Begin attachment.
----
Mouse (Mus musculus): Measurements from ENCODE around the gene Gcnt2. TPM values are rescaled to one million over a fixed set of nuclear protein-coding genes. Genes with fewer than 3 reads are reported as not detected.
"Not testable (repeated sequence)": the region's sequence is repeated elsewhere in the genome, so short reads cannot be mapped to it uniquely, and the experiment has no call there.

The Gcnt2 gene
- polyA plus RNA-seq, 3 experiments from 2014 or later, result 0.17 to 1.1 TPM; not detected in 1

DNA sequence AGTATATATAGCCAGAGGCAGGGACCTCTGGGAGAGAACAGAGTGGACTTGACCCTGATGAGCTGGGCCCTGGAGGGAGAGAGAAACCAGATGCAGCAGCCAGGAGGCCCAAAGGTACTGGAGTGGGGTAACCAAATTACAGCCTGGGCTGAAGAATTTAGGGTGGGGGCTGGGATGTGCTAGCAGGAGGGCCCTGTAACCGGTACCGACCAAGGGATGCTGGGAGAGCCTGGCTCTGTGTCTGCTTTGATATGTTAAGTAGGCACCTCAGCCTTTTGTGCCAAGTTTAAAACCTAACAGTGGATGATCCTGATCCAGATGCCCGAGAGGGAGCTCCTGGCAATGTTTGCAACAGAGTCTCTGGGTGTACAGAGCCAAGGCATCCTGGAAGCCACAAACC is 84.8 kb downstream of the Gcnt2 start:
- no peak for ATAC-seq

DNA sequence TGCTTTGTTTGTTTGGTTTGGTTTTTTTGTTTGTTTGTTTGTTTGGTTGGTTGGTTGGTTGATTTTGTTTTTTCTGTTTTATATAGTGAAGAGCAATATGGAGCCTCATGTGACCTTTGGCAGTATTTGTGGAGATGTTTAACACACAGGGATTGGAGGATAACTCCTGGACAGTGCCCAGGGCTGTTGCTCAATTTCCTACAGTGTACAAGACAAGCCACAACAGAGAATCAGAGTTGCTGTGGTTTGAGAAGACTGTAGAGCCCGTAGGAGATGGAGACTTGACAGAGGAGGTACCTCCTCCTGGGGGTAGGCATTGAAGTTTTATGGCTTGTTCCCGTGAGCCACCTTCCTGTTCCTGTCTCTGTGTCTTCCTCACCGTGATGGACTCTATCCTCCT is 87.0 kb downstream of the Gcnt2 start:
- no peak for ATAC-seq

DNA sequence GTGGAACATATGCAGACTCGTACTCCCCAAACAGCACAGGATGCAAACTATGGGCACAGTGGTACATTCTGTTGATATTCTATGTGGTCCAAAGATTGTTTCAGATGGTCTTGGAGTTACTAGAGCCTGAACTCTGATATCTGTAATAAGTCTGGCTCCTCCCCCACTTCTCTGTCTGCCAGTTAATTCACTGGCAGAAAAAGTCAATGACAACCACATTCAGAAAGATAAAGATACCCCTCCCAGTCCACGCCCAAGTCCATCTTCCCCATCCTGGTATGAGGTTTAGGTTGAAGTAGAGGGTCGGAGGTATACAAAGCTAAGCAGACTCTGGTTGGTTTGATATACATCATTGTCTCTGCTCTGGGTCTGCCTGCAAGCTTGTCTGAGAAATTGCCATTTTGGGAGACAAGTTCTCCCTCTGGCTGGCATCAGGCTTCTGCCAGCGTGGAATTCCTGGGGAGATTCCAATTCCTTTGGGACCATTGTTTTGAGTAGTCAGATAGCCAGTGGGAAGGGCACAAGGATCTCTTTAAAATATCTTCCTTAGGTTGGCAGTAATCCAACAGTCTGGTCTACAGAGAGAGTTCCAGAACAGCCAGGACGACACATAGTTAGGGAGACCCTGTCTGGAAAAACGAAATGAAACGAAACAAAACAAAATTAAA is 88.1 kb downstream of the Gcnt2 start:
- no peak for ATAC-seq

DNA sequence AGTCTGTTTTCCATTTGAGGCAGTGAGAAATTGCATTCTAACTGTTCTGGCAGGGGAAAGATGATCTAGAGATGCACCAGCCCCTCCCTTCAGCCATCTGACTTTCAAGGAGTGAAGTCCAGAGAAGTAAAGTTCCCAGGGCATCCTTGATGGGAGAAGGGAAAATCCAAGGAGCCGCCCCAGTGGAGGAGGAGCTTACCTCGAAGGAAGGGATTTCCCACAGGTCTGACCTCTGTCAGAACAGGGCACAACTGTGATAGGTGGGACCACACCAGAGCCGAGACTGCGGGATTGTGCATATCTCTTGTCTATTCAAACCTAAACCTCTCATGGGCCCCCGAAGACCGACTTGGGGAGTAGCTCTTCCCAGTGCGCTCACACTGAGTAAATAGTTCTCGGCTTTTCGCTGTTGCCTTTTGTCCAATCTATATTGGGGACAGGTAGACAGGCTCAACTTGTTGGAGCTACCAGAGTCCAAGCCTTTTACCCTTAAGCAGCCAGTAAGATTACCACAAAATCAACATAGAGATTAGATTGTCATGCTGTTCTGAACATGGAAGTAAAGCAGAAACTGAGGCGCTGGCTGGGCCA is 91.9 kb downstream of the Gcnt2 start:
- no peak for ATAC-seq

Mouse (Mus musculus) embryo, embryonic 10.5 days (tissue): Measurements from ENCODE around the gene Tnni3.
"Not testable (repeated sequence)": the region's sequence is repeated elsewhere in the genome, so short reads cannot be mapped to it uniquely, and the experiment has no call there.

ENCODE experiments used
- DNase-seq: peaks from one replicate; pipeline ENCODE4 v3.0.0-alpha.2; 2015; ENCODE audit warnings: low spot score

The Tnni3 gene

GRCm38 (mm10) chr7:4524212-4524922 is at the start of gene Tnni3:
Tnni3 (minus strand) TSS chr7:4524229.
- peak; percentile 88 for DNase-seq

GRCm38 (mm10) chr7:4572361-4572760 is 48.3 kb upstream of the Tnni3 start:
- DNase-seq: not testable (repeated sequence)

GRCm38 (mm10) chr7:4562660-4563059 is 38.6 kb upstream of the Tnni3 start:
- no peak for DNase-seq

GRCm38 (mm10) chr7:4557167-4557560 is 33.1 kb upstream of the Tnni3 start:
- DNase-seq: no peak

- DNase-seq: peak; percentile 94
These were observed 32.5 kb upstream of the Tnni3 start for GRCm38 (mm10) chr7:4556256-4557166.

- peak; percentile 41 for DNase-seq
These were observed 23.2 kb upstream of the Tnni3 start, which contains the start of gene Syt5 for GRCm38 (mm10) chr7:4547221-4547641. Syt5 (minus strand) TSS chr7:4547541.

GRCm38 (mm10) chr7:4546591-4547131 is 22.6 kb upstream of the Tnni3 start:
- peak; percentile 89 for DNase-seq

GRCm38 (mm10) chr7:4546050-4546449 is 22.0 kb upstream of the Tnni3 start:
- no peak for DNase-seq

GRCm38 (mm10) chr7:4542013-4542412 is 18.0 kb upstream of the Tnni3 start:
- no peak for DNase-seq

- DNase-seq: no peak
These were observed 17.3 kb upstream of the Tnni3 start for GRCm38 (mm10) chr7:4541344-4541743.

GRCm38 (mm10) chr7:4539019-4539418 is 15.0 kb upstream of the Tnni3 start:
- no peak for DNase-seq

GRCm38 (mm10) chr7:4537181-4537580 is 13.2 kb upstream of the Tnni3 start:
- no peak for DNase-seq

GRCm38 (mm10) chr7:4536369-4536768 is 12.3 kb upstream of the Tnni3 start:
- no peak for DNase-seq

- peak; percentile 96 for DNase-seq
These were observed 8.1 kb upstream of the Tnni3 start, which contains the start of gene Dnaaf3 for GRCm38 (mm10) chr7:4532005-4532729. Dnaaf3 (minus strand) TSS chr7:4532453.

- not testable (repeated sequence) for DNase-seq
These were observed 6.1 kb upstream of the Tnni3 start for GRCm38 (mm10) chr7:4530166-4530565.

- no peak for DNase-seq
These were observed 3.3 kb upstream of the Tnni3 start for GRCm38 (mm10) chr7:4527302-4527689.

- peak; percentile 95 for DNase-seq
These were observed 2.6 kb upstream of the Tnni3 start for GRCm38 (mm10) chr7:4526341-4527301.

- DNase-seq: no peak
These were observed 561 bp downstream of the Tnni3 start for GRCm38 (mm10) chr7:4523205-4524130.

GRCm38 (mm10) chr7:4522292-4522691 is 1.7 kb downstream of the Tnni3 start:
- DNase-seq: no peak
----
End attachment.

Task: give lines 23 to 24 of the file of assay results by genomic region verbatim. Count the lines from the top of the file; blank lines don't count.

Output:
GRCm38 (mm10) chr7:4562660-4563059 is 38.6 kb upstream of the Tnni3 start:
- no peak for DNase-seq